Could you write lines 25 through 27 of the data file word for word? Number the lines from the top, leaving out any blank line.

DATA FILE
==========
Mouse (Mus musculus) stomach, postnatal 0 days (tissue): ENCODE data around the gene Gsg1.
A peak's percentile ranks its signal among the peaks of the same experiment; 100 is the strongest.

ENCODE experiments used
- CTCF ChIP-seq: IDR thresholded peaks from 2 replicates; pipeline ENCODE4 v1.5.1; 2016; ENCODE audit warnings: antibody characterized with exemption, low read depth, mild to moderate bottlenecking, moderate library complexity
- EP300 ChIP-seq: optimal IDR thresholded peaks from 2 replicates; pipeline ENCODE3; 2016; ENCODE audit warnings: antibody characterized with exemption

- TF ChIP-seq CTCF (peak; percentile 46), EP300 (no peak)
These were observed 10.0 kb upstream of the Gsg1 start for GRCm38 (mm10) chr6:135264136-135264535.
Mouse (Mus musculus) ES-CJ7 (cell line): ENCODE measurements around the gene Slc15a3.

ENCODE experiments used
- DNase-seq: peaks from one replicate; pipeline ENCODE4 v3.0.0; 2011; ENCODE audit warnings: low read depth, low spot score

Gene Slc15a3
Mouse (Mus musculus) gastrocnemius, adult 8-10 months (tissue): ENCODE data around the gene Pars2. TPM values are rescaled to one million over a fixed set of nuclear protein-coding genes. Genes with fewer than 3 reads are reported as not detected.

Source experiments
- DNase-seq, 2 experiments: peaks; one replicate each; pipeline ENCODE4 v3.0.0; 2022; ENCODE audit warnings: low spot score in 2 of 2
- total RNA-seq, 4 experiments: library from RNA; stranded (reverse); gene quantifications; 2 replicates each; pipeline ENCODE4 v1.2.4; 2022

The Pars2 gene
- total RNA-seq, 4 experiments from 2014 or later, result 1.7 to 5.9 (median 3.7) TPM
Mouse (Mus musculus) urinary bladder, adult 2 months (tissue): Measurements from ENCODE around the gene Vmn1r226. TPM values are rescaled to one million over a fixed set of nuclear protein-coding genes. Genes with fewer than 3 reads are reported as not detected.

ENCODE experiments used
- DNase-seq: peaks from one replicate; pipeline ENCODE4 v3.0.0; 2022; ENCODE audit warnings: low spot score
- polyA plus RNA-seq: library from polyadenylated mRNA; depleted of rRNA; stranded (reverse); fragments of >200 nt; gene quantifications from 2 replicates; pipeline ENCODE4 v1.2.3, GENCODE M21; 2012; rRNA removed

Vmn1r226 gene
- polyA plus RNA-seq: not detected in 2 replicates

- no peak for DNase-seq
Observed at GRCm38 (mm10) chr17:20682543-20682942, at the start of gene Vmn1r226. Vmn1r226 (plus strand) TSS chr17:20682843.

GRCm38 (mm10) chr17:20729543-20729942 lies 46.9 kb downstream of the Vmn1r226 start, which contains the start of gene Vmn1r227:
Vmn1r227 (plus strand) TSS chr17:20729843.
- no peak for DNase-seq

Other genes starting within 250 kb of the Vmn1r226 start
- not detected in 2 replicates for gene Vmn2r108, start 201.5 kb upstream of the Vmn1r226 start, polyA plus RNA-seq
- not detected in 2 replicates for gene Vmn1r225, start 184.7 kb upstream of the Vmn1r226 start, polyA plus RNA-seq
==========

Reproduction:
Observed at GRCm38 (mm10) chr17:20682543-20682942, at the start of gene Vmn1r226. Vmn1r226 (plus strand) TSS chr17:20682843.

GRCm38 (mm10) chr17:20729543-20729942 lies 46.9 kb downstream of the Vmn1r226 start, which contains the start of gene Vmn1r227:
Vmn1r227 (plus strand) TSS chr17:20729843.